Richard Wagoner, chief executive of General Motors, Robert L. Nardelli, chief executive of Chrysler, Alan R. Mulally, chief executive of Ford, and Ron Gettelfinger, head of the United Automobile Workers, during the House Financial Services Committee hearing on the bailout of the Detroit automakers on Friday
When General Motors unveiled the Saturn in 1990, customers loved the brand's 'no haggle pricing' policy. But they're not buying anymore. Saturn has just 1 percent of the market and GM has slapped a 'for sale' sign on the brand, as CBS News Business Correspondent Anthony Mason reports.So my question is: does GM (or the other auto-makers) have any brands that anyone is willing to buy? If so, then have them sell them. That will minimize the impact of bankruptcy on the economy. If not, then the only reason to prop the companies up is to keep its employees—and their suppliers—off unemployment. It's essentially unemployment benefits disguised as a job. But as long as the government is paying them to work, why not get something productive from their labors, like a bridge or other infrastructure.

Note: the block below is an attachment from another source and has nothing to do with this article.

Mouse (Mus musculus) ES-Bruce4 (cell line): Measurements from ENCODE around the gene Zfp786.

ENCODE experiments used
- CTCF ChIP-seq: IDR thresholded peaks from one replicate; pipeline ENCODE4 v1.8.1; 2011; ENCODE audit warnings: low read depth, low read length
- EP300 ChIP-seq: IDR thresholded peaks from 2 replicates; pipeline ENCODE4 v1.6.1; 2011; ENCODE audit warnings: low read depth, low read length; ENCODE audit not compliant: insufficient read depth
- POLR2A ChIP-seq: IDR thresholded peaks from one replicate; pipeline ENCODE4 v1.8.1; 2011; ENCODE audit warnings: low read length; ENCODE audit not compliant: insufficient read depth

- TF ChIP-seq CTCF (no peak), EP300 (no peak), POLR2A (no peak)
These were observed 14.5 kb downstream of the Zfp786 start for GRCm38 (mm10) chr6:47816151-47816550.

'They have to sell Saturn. They also probably have to do something with Pontiac,' says Kevin Tynan, senior auto analyst at Argus Research.
Tynan says the problem is simple. General Motors has eight brands and 57 models. Toyota sells nearly as many cars and trucks with just three brands and 32 models.